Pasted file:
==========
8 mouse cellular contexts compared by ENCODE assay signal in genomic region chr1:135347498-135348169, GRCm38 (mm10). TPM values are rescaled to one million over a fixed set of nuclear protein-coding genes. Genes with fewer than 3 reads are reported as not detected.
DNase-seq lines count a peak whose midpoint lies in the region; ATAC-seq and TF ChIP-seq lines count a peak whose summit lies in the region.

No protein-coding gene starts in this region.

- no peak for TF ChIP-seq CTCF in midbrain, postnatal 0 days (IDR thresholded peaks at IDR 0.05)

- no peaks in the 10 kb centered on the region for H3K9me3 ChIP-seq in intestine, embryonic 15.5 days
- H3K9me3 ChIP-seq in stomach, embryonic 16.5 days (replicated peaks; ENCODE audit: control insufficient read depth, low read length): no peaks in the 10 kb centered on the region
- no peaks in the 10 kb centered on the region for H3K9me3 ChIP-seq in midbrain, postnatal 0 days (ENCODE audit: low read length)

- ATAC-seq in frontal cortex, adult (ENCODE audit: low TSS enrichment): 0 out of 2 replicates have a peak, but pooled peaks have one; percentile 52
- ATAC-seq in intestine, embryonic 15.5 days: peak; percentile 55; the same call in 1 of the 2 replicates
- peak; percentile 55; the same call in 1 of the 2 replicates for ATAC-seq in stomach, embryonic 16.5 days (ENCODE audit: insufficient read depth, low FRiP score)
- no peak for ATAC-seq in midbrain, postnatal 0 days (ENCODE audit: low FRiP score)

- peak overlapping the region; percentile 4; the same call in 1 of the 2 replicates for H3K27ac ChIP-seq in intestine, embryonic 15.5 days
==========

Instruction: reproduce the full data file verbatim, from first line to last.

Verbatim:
8 mouse cellular contexts compared by ENCODE assay signal in genomic region chr1:135347498-135348169, GRCm38 (mm10). TPM values are rescaled to one million over a fixed set of nuclear protein-coding genes. Genes with fewer than 3 reads are reported as not detected.
DNase-seq lines count a peak whose midpoint lies in the region; ATAC-seq and TF ChIP-seq lines count a peak whose summit lies in the region.

No protein-coding gene starts in this region.

- no peak for TF ChIP-seq CTCF in midbrain, postnatal 0 days (IDR thresholded peaks at IDR 0.05)

- no peaks in the 10 kb centered on the region for H3K9me3 ChIP-seq in intestine, embryonic 15.5 days
- H3K9me3 ChIP-seq in stomach, embryonic 16.5 days (replicated peaks; ENCODE audit: control insufficient read depth, low read length): no peaks in the 10 kb centered on the region
- no peaks in the 10 kb centered on the region for H3K9me3 ChIP-seq in midbrain, postnatal 0 days (ENCODE audit: low read length)

- ATAC-seq in frontal cortex, adult (ENCODE audit: low TSS enrichment): 0 out of 2 replicates have a peak, but pooled peaks have one; percentile 52
- ATAC-seq in intestine, embryonic 15.5 days: peak; percentile 55; the same call in 1 of the 2 replicates
- peak; percentile 55; the same call in 1 of the 2 replicates for ATAC-seq in stomach, embryonic 16.5 days (ENCODE audit: insufficient read depth, low FRiP score)
- no peak for ATAC-seq in midbrain, postnatal 0 days (ENCODE audit: low FRiP score)

- peak overlapping the region; percentile 4; the same call in 1 of the 2 replicates for H3K27ac ChIP-seq in intestine, embryonic 15.5 days